A carbon footprint is the total amount of greenhouse gases (including carbon dioxide and methane) that are generated by our actions. The average carbon footprint for a person in the United States is 16 tons, one of the highest rates in the world.
Transportation accounts for about 29 percent of total U.S. greenhouse gas emissions. A typical passenger vehicle emits about 4.6 metric tons of carbon dioxide per year (EPA-420-F-18-008, March 2018). In addition to carbon dioxide (CO2), automobiles produce methane (CH4)and nitrous oxide (N2O) from the tailpipe and hydrofluorocarbon emissions from leaking air conditioners. The emissions of these gases are small in comparison to CO2; however, the impact of these emissions can be important because they have a higher global warming potential (GWP) than CO2. A vehicle that operates exclusively on electricity (an EV) will not emit any tailpipe emissions. A fuel cell vehicle operating on hydrogen will emit only water vapor.
On Monday, May 23, 2022 PEC hosted a webinar on the growing popularity of electric vehicles, what it is like to buy and own an EV, and the story of a church that has installed two charging stations to encourage the purchase and use of EVs.
Helpful background reading: Ending the sale of gas cars by 2030 was a radical idea. What changed? 7 factors driving the switch to electric vehicles (Grist, May 2, 2022) and “US Electric Vehicle Sales Soared in First Quarter, while Overall Auto Sales Slid” Inside Clean Energy, April 28, 2022
Chris Burger holds degrees in Chemical Engineering, Sociology, and Economics. He owns his own software development company and is now working part-time as Co-Stated Clerk of Presbytery of Susquehanna Valley. He started the first Weatherization Program in the United States (1977). Chris was a member and former chair of the Eco-Justice Project and Network and contributor to the1989 PCUSA resource report: Keeping and Healing the Creation. Chris designed and built a zero carbon footprint home for his family in 1978, and is a proud owner of a 2021 Ford Mustang Mach-E electric vehicle.
Mark Eakin worked for the National Oceanic and Atmospheric Administration for over 25 years and directs Coral Reef Watch, a program that monitors coral reef ecosystems through satellite and in water observations. Dr. Eakin holds a Ph.D. from the University of Miami and publishes on coral reef ecology, especially the impact of climate change on coral reefs, coral bleaching, ocean acidification, and coral paleoclimatology. He formerly co-chaired the US Coral Reef Task Force’s Climate Change Working Group, has testified before Congress on the impacts of climate change, was a contributing author on the 2014 Intergovernmental Panel on Climate Change Assessment Report, and a Chief Scientific Advisor for the 2017 Sundance-winning film Chasing Coral. Dr. Eakin taught the most well-attended seminar at the 2021 PEC Conference, and presented an evening program for PEC on the latest IPCC report and a program for PEC on the COP26 in November. Mark received the 2021 William Gibson Eco-Justice Award from PEC. He owns a Ford All-Electric Mustang Mach-E and Ford All-Electric F-150 Truck.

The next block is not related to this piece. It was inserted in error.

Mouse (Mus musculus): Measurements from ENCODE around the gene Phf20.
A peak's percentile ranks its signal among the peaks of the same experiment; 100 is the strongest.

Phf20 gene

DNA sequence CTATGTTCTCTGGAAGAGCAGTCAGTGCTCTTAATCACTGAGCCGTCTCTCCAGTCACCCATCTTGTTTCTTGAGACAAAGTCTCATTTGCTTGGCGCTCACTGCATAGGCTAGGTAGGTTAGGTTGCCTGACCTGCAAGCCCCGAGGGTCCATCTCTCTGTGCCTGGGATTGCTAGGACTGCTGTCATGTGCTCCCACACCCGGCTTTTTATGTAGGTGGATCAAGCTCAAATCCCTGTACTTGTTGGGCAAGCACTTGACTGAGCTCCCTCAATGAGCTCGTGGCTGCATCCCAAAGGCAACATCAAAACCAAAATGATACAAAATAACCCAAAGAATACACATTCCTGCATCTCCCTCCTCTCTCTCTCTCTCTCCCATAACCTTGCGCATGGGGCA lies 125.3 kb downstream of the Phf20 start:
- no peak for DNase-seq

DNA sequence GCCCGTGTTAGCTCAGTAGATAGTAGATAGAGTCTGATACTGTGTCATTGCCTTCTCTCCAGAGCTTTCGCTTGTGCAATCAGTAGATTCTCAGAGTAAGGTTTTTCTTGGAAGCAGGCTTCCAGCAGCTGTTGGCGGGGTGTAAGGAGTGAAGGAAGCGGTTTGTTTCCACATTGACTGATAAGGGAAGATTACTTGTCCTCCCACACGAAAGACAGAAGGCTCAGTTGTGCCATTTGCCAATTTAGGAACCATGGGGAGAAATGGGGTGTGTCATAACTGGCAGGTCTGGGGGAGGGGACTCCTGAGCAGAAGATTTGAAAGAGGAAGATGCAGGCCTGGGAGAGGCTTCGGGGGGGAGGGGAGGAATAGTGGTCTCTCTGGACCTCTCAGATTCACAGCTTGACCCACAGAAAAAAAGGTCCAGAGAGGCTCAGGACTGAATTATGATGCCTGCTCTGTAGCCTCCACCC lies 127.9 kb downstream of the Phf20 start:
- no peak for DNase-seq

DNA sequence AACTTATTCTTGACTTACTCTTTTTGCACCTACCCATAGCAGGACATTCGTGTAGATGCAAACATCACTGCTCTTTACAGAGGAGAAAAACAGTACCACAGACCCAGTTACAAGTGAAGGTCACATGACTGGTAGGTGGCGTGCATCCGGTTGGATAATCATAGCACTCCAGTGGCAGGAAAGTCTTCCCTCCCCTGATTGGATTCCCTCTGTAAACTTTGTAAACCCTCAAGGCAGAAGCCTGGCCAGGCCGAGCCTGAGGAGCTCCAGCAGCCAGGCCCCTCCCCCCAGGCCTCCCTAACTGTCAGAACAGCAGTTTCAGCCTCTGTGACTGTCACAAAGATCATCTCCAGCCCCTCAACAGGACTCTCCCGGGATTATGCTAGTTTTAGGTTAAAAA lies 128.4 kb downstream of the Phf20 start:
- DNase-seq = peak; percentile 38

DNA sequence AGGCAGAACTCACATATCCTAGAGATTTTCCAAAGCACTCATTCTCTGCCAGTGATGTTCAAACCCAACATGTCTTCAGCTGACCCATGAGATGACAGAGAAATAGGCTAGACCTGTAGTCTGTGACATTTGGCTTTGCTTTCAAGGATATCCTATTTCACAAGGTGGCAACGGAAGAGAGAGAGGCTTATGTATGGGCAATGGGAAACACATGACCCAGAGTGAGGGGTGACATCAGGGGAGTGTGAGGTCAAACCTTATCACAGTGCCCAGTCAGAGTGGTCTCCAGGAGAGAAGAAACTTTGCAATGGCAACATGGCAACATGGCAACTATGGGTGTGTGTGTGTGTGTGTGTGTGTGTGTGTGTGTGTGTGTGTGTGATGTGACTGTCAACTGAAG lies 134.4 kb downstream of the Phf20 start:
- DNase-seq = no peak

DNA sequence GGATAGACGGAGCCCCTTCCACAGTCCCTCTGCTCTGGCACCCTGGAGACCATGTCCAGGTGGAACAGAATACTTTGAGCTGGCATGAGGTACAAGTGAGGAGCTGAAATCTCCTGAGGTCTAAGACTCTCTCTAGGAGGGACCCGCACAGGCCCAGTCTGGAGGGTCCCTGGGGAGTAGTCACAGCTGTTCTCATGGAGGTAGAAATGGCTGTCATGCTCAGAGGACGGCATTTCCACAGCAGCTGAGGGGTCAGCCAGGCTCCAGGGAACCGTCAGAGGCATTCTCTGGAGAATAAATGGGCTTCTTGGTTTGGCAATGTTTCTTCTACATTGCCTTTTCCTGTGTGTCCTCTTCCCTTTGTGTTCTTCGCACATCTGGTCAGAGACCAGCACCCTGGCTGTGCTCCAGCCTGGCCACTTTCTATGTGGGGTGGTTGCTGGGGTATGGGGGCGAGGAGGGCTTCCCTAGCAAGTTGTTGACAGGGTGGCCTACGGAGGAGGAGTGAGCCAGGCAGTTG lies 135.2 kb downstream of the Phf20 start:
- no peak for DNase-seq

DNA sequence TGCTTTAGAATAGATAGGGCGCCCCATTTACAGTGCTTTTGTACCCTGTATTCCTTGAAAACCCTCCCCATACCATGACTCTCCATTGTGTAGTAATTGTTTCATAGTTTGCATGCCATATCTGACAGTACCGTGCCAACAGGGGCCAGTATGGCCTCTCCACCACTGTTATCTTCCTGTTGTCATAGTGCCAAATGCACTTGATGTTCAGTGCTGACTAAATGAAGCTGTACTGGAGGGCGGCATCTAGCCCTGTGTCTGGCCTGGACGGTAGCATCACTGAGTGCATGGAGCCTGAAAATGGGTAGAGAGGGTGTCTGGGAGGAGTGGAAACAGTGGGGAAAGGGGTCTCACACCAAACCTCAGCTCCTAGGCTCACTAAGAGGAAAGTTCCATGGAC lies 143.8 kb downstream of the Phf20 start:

Paul Heins is a member of the PEC Steering Committee and chairs the PEC Advocacy Committee. Paul’s love for God’s creation has grown on the beaches, woods, mountains, and waters of California, Hawaii, New Jersey, Utah, and Washington where he now pastors a congregation in the town of Port Townsend. His concern for God’s creation has grown as he has witnessed our growing ecological crisis. He loves working with his congregation, his colleagues, and his neighbors on bringing healing to the environment and on nurturing a healthy relationship with all life. In his study of environmental ministry, he has discovered the rich resources the Christian faith offers in this work. Thanks to the hard work of Holly Hallman, the Port Townsend congregation recently installed two EV charging stations, offering free use as a way to support more people getting EVs and as an outreach to the community.